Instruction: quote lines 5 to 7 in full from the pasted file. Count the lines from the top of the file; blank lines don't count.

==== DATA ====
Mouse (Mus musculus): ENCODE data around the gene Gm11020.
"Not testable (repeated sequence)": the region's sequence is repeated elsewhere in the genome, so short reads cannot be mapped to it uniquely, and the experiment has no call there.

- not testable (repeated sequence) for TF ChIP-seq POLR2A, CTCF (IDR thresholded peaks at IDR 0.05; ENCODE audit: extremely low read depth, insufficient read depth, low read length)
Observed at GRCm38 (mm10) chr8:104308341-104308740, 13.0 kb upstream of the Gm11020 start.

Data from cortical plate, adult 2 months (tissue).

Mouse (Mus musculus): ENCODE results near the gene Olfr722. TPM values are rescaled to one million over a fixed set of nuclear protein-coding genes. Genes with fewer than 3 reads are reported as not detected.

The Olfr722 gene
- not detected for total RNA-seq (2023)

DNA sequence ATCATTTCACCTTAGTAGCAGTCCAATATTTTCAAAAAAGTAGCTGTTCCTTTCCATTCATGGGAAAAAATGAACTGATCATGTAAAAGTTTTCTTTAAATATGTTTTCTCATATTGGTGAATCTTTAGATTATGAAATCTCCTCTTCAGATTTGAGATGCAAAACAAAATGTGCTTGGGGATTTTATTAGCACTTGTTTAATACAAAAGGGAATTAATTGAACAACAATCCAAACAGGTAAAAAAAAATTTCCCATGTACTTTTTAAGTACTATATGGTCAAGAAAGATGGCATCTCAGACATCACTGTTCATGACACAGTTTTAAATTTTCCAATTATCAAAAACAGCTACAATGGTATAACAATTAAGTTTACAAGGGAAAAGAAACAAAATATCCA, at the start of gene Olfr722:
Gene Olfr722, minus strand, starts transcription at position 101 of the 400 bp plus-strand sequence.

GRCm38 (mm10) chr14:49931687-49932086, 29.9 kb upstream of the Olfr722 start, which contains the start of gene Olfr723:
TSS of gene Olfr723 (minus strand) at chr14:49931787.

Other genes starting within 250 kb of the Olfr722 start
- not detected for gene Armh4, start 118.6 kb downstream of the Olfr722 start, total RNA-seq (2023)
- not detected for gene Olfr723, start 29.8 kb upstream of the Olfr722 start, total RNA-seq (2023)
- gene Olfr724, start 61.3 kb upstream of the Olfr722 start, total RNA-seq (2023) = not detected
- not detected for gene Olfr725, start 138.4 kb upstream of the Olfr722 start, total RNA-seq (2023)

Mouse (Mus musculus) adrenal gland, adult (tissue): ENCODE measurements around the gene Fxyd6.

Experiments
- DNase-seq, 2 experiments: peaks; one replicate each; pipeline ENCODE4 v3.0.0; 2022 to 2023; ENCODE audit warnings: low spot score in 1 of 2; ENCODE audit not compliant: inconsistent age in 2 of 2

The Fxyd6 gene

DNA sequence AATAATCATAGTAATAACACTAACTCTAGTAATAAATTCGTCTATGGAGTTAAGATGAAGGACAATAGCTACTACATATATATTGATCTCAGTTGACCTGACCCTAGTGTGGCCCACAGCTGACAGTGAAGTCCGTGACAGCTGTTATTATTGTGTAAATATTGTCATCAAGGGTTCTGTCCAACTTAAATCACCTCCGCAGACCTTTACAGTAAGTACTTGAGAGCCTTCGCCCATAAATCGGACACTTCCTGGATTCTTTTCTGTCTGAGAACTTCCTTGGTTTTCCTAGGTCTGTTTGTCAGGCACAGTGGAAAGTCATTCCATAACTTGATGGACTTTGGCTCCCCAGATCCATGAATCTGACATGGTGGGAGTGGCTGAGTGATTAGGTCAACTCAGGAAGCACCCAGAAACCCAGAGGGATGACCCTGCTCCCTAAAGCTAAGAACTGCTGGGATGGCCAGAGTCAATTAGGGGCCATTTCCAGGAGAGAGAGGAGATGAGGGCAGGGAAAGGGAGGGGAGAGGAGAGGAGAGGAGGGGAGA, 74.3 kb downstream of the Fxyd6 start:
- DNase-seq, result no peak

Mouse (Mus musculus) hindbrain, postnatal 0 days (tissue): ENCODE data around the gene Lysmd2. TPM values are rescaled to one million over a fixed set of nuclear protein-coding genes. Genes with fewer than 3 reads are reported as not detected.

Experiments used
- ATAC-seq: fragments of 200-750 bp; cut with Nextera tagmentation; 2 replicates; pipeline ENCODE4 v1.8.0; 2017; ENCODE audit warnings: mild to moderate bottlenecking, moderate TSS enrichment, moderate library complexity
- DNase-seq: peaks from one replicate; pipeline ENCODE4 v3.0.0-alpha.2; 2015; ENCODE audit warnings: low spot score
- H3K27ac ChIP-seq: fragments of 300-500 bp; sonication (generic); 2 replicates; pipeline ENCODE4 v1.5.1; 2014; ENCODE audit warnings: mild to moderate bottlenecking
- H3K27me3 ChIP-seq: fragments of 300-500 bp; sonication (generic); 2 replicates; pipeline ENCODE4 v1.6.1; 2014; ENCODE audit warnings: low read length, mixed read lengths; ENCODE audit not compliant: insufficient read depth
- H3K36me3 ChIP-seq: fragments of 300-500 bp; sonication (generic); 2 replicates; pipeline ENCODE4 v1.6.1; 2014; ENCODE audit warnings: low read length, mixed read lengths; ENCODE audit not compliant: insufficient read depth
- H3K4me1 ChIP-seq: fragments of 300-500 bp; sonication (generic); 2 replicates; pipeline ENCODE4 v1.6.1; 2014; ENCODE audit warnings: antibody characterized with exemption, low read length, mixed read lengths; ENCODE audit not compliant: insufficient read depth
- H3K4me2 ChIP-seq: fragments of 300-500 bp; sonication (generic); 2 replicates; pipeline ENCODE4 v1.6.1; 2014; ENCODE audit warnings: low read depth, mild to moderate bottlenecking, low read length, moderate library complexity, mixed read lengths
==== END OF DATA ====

Data from cortical plate, adult 2 months (tissue).

Mouse (Mus musculus): ENCODE results near the gene Olfr722. TPM values are rescaled to one million over a fixed set of nuclear protein-coding genes. Genes with fewer than 3 reads are reported as not detected.

The Olfr722 gene